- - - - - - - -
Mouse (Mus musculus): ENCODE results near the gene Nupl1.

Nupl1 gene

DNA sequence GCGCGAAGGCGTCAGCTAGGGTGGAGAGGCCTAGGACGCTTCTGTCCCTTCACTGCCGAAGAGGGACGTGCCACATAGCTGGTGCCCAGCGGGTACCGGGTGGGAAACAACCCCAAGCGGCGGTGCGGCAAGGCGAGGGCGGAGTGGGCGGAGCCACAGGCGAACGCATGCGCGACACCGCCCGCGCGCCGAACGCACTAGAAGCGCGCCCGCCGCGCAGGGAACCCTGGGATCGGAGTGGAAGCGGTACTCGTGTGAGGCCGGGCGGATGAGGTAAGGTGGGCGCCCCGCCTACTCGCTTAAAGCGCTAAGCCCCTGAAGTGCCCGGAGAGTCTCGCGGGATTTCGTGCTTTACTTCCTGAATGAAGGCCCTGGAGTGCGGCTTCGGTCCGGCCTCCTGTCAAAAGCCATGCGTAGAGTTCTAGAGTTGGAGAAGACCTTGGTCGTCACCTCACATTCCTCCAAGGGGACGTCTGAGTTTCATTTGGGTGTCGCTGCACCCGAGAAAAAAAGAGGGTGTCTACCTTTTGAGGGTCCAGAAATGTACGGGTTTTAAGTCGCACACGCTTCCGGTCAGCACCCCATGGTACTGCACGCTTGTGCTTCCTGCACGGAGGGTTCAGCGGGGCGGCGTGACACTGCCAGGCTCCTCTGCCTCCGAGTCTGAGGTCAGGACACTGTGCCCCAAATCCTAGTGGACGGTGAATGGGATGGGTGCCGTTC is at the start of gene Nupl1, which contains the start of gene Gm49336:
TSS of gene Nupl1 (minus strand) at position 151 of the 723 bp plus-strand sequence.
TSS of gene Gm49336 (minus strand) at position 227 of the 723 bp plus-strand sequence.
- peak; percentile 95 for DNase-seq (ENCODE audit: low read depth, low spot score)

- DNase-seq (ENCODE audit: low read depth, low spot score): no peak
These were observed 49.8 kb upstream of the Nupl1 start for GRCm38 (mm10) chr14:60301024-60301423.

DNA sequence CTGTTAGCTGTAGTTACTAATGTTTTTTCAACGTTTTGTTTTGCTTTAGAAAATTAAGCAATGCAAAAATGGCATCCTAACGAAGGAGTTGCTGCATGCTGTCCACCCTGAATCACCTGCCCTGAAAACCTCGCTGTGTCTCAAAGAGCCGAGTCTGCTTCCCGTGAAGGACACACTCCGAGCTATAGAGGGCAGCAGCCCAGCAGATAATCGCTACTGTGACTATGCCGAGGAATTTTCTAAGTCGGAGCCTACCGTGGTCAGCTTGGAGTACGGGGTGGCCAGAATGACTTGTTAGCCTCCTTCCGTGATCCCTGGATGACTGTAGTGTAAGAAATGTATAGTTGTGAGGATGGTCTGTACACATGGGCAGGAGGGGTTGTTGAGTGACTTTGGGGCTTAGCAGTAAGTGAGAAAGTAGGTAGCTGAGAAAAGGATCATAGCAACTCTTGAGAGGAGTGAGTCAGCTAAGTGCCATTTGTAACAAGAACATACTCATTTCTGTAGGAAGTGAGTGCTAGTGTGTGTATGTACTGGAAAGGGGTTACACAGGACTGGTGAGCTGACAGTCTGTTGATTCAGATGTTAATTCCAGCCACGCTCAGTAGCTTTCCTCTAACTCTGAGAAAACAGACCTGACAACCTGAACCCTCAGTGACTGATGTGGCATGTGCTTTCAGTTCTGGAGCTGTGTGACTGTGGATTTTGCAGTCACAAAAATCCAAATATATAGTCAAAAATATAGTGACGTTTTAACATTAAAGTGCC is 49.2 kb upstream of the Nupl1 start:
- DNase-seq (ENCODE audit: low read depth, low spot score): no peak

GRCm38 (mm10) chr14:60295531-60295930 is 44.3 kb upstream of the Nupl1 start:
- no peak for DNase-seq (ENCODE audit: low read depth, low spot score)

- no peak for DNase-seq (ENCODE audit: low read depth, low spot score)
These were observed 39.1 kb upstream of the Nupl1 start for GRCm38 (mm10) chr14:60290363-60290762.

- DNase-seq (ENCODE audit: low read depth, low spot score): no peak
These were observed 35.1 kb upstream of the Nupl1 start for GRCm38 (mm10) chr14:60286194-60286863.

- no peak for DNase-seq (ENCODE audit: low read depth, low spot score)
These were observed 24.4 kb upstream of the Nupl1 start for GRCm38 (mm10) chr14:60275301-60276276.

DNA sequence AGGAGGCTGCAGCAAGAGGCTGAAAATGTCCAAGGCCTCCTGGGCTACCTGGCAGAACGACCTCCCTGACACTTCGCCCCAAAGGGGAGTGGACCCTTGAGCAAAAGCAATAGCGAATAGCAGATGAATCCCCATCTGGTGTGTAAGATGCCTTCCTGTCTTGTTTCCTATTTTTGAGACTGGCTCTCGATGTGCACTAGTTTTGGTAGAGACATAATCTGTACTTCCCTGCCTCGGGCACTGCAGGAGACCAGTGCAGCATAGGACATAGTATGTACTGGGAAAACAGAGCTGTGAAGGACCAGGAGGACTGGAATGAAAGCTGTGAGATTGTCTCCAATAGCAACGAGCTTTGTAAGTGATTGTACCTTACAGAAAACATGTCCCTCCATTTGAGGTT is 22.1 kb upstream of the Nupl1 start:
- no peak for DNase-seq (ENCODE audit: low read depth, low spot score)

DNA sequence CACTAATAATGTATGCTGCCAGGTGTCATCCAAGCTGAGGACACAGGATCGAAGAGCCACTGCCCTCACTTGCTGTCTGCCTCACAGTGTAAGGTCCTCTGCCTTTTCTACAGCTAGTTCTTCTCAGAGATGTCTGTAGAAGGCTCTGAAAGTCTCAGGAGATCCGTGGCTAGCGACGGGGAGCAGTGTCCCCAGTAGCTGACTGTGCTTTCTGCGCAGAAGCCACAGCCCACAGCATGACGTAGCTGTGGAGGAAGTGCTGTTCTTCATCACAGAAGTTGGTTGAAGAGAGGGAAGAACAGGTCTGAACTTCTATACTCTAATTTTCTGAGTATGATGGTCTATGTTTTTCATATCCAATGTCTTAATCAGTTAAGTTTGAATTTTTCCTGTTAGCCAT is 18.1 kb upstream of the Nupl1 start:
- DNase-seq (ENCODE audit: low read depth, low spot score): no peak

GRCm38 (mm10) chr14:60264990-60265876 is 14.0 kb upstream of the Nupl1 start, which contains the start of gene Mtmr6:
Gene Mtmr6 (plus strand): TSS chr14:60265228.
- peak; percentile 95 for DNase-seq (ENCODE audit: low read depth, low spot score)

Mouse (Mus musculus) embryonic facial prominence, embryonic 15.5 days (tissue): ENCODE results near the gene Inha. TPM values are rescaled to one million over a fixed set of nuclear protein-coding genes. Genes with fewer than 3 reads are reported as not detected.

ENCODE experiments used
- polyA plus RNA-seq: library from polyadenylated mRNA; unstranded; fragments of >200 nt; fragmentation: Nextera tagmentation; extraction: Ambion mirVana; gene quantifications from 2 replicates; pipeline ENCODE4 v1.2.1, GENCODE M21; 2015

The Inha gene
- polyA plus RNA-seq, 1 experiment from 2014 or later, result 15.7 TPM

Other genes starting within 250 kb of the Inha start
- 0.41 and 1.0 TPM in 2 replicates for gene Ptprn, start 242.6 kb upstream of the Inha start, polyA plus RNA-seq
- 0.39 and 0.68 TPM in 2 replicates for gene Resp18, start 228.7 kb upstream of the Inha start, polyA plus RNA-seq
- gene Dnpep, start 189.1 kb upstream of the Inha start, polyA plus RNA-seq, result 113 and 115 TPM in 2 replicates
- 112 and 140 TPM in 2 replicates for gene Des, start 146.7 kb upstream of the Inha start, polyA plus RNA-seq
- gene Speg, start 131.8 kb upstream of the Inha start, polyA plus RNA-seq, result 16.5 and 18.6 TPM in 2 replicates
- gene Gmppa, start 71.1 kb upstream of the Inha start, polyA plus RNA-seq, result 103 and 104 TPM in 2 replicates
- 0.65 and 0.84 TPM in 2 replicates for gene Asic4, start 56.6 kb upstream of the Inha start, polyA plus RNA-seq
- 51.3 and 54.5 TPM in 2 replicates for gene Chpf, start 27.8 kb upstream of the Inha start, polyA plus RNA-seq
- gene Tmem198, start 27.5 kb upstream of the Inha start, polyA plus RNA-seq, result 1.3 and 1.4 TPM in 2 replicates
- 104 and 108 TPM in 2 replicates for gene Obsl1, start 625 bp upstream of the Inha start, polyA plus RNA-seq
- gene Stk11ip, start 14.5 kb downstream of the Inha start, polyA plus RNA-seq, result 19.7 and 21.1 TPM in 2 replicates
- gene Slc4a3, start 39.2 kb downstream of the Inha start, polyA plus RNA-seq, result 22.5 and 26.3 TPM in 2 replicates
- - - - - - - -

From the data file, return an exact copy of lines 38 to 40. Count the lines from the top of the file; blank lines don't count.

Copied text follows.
- 0.65 and 0.84 TPM in 2 replicates for gene Asic4, start 56.6 kb upstream of the Inha start, polyA plus RNA-seq
- 51.3 and 54.5 TPM in 2 replicates for gene Chpf, start 27.8 kb upstream of the Inha start, polyA plus RNA-seq
- gene Tmem198, start 27.5 kb upstream of the Inha start, polyA plus RNA-seq, result 1.3 and 1.4 TPM in 2 replicates